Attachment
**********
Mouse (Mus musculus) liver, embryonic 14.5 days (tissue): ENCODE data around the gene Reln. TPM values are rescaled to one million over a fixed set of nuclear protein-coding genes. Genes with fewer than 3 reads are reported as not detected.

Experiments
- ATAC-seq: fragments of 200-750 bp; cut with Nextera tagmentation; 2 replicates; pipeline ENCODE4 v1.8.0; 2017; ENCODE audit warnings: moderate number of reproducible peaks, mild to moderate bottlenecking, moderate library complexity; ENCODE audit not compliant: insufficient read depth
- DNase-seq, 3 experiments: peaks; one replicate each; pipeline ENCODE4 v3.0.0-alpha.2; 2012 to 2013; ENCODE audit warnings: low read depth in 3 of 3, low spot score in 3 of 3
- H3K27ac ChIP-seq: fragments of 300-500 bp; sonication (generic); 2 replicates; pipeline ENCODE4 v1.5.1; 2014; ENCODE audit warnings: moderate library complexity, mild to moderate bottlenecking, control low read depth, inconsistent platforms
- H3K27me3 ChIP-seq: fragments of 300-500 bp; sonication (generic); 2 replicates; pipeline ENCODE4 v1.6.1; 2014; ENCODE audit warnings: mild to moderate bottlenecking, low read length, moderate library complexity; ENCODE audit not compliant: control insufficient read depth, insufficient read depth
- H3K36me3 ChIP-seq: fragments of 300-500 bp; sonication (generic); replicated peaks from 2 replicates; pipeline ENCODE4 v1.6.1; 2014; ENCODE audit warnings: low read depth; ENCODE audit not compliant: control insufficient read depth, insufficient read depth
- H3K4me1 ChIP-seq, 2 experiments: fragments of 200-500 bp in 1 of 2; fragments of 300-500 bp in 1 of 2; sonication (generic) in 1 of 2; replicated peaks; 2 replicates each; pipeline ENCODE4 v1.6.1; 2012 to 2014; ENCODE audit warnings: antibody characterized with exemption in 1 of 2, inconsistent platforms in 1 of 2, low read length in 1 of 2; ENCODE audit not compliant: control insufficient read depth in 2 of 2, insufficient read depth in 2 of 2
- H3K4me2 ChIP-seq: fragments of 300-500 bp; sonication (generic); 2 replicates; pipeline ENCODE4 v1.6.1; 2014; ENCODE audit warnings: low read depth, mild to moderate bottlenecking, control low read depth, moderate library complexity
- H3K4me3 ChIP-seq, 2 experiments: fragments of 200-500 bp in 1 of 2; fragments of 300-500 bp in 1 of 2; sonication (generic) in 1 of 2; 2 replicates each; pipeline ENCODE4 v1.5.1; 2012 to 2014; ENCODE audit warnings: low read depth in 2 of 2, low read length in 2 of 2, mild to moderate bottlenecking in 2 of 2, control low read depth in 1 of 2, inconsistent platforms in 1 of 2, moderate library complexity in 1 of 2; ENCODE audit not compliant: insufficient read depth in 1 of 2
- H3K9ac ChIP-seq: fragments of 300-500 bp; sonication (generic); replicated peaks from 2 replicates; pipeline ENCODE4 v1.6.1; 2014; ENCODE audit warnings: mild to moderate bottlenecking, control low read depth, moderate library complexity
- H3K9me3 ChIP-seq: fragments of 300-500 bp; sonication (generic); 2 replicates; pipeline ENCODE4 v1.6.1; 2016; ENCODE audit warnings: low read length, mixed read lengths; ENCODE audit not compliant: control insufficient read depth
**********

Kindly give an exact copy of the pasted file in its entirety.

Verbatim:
Mouse (Mus musculus) liver, embryonic 14.5 days (tissue): ENCODE data around the gene Reln. TPM values are rescaled to one million over a fixed set of nuclear protein-coding genes. Genes with fewer than 3 reads are reported as not detected.

Experiments
- ATAC-seq: fragments of 200-750 bp; cut with Nextera tagmentation; 2 replicates; pipeline ENCODE4 v1.8.0; 2017; ENCODE audit warnings: moderate number of reproducible peaks, mild to moderate bottlenecking, moderate library complexity; ENCODE audit not compliant: insufficient read depth
- DNase-seq, 3 experiments: peaks; one replicate each; pipeline ENCODE4 v3.0.0-alpha.2; 2012 to 2013; ENCODE audit warnings: low read depth in 3 of 3, low spot score in 3 of 3
- H3K27ac ChIP-seq: fragments of 300-500 bp; sonication (generic); 2 replicates; pipeline ENCODE4 v1.5.1; 2014; ENCODE audit warnings: moderate library complexity, mild to moderate bottlenecking, control low read depth, inconsistent platforms
- H3K27me3 ChIP-seq: fragments of 300-500 bp; sonication (generic); 2 replicates; pipeline ENCODE4 v1.6.1; 2014; ENCODE audit warnings: mild to moderate bottlenecking, low read length, moderate library complexity; ENCODE audit not compliant: control insufficient read depth, insufficient read depth
- H3K36me3 ChIP-seq: fragments of 300-500 bp; sonication (generic); replicated peaks from 2 replicates; pipeline ENCODE4 v1.6.1; 2014; ENCODE audit warnings: low read depth; ENCODE audit not compliant: control insufficient read depth, insufficient read depth
- H3K4me1 ChIP-seq, 2 experiments: fragments of 200-500 bp in 1 of 2; fragments of 300-500 bp in 1 of 2; sonication (generic) in 1 of 2; replicated peaks; 2 replicates each; pipeline ENCODE4 v1.6.1; 2012 to 2014; ENCODE audit warnings: antibody characterized with exemption in 1 of 2, inconsistent platforms in 1 of 2, low read length in 1 of 2; ENCODE audit not compliant: control insufficient read depth in 2 of 2, insufficient read depth in 2 of 2
- H3K4me2 ChIP-seq: fragments of 300-500 bp; sonication (generic); 2 replicates; pipeline ENCODE4 v1.6.1; 2014; ENCODE audit warnings: low read depth, mild to moderate bottlenecking, control low read depth, moderate library complexity
- H3K4me3 ChIP-seq, 2 experiments: fragments of 200-500 bp in 1 of 2; fragments of 300-500 bp in 1 of 2; sonication (generic) in 1 of 2; 2 replicates each; pipeline ENCODE4 v1.5.1; 2012 to 2014; ENCODE audit warnings: low read depth in 2 of 2, low read length in 2 of 2, mild to moderate bottlenecking in 2 of 2, control low read depth in 1 of 2, inconsistent platforms in 1 of 2, moderate library complexity in 1 of 2; ENCODE audit not compliant: insufficient read depth in 1 of 2
- H3K9ac ChIP-seq: fragments of 300-500 bp; sonication (generic); replicated peaks from 2 replicates; pipeline ENCODE4 v1.6.1; 2014; ENCODE audit warnings: mild to moderate bottlenecking, control low read depth, moderate library complexity
- H3K9me3 ChIP-seq: fragments of 300-500 bp; sonication (generic); 2 replicates; pipeline ENCODE4 v1.6.1; 2016; ENCODE audit warnings: low read length, mixed read lengths; ENCODE audit not compliant: control insufficient read depth